Radicalization is complex. Yet a thinly-sourced, reductionist view of how people become terrorists has gained unwarranted legitimacy in some counterterrorism circles. This view corresponds with—and seems to legitimize—“counter-radicalization” measures that rely heavily on non-threat-based intelligence collection, a tactic that may be ineffective or even counterproductive. Only by analyzing what we know about radicalization and the government’s response to it can we be sure that these reactions are grounded in fact rather than stereotypes and truly advance our efforts to combat terrorism.
The government’s lead agencies to combat radicalization recognize the complexity of the radicalization process. However, they have not expressly repudiated theories suggesting it is possible to detect radicalization long before people take concrete steps toward violence.
Domestic law enforcement agencies, including the FBI and state and local police departments, have stepped into the breach, developing simplistic theories, such as the “religious conveyer belt” theory, of how American Muslims become radicalized. These theories suggest, contrary to empirical social science studies, that the path to terrorism has a fixed trajectory and that each step of the process has specific, identifiable markers, according to the report.
This accepted understanding of how someone becomes a terrorist influences the selection of investigative techniques. For example, according to the report, the assumed link between religiosity and terrorism encourages intrusion into mosques, traditionally considered off-limits to the government absent a specific connection to suspected criminal or terrorist activity.
This emphasis on intelligence collection about radicalization, much of which involves First Amendment-protected speech and activities, has undermined a much-touted prong of the government’s strategy—the attempt to engage American Muslim communities in the fight against terrorism.
“Many American Muslims believe their communities are treated as inherently suspicious by the government,” states the report. “As a result, while American Muslim communities have been invaluable partners in the government’s counterterrorism efforts, some American Muslims are becoming more guarded in their relations with law enforcement agencies. The obvious tension between the government’s various responses to radicalization is increasingly noted, but remains unaddressed: Can a community simultaneously be treated as suspect and also be expected to function as a partner?”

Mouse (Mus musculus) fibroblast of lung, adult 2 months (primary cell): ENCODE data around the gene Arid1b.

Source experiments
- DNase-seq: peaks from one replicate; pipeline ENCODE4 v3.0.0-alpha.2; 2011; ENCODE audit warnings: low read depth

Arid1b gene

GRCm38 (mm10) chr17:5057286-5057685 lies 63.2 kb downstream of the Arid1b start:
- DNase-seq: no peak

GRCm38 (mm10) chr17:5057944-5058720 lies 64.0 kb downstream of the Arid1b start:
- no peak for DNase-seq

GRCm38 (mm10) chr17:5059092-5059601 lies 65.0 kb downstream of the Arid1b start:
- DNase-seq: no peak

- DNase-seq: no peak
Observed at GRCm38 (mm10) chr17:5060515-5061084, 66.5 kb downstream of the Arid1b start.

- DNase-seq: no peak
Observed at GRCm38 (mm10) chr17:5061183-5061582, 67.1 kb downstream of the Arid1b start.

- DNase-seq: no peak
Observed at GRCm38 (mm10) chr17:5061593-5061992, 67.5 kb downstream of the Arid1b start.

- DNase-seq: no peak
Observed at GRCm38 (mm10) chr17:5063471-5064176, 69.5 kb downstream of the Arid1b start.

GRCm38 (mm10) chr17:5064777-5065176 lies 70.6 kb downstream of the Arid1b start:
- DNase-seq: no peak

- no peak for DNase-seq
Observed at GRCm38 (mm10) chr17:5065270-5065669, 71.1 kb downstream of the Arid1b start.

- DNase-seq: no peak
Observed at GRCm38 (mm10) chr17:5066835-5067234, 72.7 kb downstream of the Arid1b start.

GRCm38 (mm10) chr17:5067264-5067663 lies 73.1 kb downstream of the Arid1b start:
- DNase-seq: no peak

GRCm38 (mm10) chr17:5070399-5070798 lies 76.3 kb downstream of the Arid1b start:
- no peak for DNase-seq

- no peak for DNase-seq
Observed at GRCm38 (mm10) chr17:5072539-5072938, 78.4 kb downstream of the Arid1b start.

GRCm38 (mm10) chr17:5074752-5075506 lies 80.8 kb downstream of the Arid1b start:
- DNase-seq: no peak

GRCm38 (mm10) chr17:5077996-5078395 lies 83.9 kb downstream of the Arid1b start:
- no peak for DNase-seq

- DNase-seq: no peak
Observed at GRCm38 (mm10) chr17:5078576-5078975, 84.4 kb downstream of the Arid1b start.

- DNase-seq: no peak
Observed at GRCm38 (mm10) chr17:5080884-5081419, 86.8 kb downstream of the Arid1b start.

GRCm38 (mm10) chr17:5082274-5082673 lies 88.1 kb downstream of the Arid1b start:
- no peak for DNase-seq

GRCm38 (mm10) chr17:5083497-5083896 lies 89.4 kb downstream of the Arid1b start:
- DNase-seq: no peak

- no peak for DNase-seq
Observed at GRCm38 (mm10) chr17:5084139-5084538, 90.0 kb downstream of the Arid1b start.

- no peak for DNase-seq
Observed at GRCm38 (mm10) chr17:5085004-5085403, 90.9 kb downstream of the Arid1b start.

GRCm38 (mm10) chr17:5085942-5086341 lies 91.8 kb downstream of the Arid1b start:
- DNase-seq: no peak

The report has specific recommendations for the federal government to recalibrate its approach to radicalization, including:
- Repudiating the unfounded theory of radicalization that is popular with law enforcement agencies;
- Establishing a mechanism to evaluate the effectiveness of the plethora of anti-radicalization measures that have been undertaken;
- Constituting the Privacy and Civil Liberties Oversight Board (already mandated by Congress) to analyze the civil liberties impact of counter-radicalization policies, particularly on American Muslims’ First Amendment freedoms;
- Increasing the transparency of law enforcement policies in this area; and
- Reconfiguring its outreach activities to Muslim communities to ensure sustained outreach at the local level accompanied by a serious policy dialogue at the national level.
ABOUT THE AUTHOR
Faiza Patel is Co-Director of the Liberty and National Security Program at the Brennan Center, focusing on civil liberties issues affecting Muslims in the United States. Before joining the Brennan Center, Ms. Patel worked as a senior policy officer at the Organization for the Prohibition of Chemical Weapons in The Hague. She clerked for Judge Sidhwa at the International Criminal Tribunal for the former Yugoslavia, and previously worked as an associate at Debevoise & Plimpton in Washington, DC.
Ms. Patel’s academic work is published in the American Journal of International Law, the Emory Journal of International Law, the European Journal of International Law, the Hague Yearbook of International Law, and the NYU Journal of International Law and Politics.
Ms. Patel is also a member of the United Nations Human Rights Council’s Working Group on the Use of Mercenaries. Born and raised in Pakistan, Ms. Patel is a graduate of Harvard College and the NYU School of Law.